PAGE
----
Petitioner objects to Judge Bryant's finding that Rule 60(b) does not apply to criminal cases and that the facts of this case do not rise to the “extraordinary circumstances” contemplated by Buck v. Davis to warrant reopening this case and granting Petitioner relief from judgment.

         The Court notes that Petitioner does not object to Judge Bryant's finding that the Rule 60(b) motion is a second or successive section 2255 motion. The Court agrees with Judge Bryant that Petitioner's motion is a second or successive section 2255 motion.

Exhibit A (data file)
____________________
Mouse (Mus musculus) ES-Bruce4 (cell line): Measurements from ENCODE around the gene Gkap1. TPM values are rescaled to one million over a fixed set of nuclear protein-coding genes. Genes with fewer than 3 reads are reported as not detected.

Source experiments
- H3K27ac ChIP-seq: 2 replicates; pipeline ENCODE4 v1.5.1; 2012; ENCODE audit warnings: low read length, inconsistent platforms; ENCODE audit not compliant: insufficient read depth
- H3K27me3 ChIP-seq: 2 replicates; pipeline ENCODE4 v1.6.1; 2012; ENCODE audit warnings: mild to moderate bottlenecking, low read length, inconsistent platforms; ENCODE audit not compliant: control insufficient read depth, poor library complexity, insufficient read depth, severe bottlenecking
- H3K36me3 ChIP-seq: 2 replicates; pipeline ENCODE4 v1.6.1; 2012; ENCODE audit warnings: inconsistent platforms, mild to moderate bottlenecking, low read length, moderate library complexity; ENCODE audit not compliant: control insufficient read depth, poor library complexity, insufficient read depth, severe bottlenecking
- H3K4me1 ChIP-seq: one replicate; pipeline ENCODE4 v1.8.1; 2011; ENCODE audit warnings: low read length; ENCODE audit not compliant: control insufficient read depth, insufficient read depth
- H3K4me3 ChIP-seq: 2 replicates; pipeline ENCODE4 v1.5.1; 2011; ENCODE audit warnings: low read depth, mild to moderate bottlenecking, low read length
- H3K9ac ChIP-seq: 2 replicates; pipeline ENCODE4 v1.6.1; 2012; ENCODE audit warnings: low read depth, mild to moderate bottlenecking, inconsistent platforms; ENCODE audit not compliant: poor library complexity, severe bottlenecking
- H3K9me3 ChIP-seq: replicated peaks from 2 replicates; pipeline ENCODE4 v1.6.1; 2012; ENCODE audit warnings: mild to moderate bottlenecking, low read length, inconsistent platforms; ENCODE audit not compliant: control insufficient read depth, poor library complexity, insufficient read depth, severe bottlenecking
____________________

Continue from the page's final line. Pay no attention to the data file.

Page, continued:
A “second or successive” section 2255 motion may not be filed absent certification by the Eighth Circuit, thereby authorizing the district court to consider the second or successive motion. See 28 U.S.C. § 2244(b)(3)(a); 28 U.S.C. § 2255(h). An inmate may not bypass this requirement by purporting to invoke some other procedure, such as a Rule 60(b) motion. See United States v. Lambros, 404 F.3d 1034, 1036 (8th Cir. 2005); Boyd v. United States, 304 F.3d 813, 814 (8th Cir. 2002) (per curiam). A Rule 60(b) motion is not treated as a second or successive section 2255 motion if it does not raise a merits challenge to the resolution of a claim in a ...


Buy This Entire Record For $7.95

Download the entire decision to receive the complete text, official citation,
docket number, dissents and concurrences, and footnotes for this case.

Learn more about what you receive with purchase of this case.